Changing the Employment Paradigm, the New Definition of Entrepreneur

Since our country’s inception, American entrepreneurs have played a major role in driving U.S. economic growth and success. You have only to watch ABC’s reality show Shark Tank to realize that America’s entrepreneurial spirit is as strong today as ever. But as noted in our previous post, changes in the U.S. employment paradigm are about to swell the ranks of the country’s entrepreneurial community with a new class of entrepreneurs that are taking on the challenges and risks of managing their own business less by choice than by necessity.

For these accidental entrepreneurs the very definition of an entrepreneur as someone who is willing to take on the often considerable risks of launching a business can be a source of extreme discomfort. It is the risk many people associate with being an entrepreneur that is at the root of their fear. But the same employment shifts that are forcing more people to launch their own businesses are also forcing a redefinition of our collective concept of entrepreneurship, as Brett Nelson explained on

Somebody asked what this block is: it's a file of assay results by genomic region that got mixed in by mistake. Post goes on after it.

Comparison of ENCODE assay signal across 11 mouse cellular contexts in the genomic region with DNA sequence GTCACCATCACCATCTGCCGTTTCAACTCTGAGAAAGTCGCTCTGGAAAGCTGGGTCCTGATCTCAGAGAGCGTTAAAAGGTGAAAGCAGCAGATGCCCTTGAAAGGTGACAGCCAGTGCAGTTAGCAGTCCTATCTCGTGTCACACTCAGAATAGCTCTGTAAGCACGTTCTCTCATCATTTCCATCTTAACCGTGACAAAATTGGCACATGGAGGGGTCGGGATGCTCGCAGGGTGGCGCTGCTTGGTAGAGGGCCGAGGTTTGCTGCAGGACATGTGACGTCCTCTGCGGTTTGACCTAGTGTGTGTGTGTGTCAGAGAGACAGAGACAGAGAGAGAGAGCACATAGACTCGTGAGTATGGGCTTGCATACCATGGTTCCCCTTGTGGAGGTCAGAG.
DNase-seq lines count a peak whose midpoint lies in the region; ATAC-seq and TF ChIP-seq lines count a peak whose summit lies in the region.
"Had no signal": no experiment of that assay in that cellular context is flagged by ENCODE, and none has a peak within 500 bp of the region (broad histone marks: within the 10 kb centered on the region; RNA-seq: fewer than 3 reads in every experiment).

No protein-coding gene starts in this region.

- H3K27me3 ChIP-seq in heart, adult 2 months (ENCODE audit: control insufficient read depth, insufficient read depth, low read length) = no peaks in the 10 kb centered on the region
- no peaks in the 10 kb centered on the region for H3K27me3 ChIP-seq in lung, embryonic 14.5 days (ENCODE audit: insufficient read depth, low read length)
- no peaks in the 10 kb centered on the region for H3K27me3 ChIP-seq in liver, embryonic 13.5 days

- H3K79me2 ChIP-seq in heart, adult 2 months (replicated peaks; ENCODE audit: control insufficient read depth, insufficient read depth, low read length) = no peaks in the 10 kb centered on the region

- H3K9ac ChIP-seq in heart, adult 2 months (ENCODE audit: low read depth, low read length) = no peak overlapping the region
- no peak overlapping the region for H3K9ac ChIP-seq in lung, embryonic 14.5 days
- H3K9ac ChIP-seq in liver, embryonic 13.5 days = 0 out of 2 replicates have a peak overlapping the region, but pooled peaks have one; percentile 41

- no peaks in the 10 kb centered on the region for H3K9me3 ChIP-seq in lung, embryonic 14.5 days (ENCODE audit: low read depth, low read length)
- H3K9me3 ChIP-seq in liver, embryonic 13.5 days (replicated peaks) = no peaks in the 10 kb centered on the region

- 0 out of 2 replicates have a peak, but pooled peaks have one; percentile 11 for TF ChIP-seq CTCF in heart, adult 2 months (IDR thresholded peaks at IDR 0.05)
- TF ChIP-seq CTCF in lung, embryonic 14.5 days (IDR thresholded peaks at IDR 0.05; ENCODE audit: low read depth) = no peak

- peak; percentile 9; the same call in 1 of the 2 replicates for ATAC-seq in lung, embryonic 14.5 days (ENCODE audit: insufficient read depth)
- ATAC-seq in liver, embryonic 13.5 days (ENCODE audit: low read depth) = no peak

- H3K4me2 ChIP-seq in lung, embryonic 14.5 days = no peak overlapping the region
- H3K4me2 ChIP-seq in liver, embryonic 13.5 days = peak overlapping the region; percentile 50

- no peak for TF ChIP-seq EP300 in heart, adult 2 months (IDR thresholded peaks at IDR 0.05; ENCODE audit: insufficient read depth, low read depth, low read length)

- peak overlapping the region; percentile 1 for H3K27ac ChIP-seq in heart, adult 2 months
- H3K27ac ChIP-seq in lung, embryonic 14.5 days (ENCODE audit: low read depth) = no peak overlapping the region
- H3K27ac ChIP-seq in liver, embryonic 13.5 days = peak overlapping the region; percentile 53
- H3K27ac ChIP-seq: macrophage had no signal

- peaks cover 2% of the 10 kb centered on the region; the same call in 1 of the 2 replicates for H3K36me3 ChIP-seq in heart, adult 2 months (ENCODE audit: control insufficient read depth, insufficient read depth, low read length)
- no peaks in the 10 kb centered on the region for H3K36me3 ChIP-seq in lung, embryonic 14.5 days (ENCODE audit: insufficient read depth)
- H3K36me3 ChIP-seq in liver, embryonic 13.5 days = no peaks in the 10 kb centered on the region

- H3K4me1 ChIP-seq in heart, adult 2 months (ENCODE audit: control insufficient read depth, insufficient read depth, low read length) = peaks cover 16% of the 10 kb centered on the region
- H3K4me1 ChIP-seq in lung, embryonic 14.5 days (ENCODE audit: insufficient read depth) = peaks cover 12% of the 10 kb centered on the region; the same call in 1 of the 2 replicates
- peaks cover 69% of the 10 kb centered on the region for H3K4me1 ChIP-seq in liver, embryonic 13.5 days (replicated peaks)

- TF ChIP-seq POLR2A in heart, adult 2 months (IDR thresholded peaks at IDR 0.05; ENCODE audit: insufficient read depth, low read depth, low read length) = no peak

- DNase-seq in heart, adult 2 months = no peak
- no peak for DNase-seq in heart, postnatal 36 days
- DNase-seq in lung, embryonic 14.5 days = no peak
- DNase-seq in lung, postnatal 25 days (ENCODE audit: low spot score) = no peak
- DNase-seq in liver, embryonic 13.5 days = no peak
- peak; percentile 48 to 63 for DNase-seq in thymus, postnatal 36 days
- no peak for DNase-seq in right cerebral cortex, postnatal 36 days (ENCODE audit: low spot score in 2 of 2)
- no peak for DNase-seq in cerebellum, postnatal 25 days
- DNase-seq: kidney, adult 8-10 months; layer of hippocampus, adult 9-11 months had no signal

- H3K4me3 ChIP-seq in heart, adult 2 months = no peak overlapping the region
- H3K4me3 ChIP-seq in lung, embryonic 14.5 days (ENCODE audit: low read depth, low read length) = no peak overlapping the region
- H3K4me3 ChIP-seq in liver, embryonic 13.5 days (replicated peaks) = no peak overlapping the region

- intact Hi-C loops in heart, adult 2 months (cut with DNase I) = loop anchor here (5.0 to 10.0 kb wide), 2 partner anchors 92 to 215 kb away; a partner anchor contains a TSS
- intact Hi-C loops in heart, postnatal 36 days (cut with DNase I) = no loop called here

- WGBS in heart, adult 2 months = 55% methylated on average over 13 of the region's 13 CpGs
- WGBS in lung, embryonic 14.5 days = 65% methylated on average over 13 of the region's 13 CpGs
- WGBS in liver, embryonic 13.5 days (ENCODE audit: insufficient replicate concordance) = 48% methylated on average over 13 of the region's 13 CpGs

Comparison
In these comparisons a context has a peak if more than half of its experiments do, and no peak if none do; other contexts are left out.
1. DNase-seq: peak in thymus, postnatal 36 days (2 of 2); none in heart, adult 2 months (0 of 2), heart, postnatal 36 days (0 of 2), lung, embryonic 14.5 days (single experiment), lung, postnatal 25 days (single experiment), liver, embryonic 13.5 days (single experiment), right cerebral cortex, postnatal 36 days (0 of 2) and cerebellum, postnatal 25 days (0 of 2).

Our economy is now being fueled by two distinct breeds of entrepreneur:

  • Traditional entrepreneurs: Visionary thinkers who are constantly looking for new ways to change the world and are willing to assume major risks to turn their ideas into reality.
  • Accidental entrepreneurs: Regular folks with skills, services or products to sell who are looking for a marketplace for their services that entails minimal risk.

There is room in our economy for both breeds. In fact, as demonstrated in the Funders and Founders infographic recently published on, the employment shift from full-time employees to self-employed freelancers, independent contractors and consultants is pushing many U.S. workers into the entrepreneurial trenches.

Next time: The 5 habits of successful entrepreneurs

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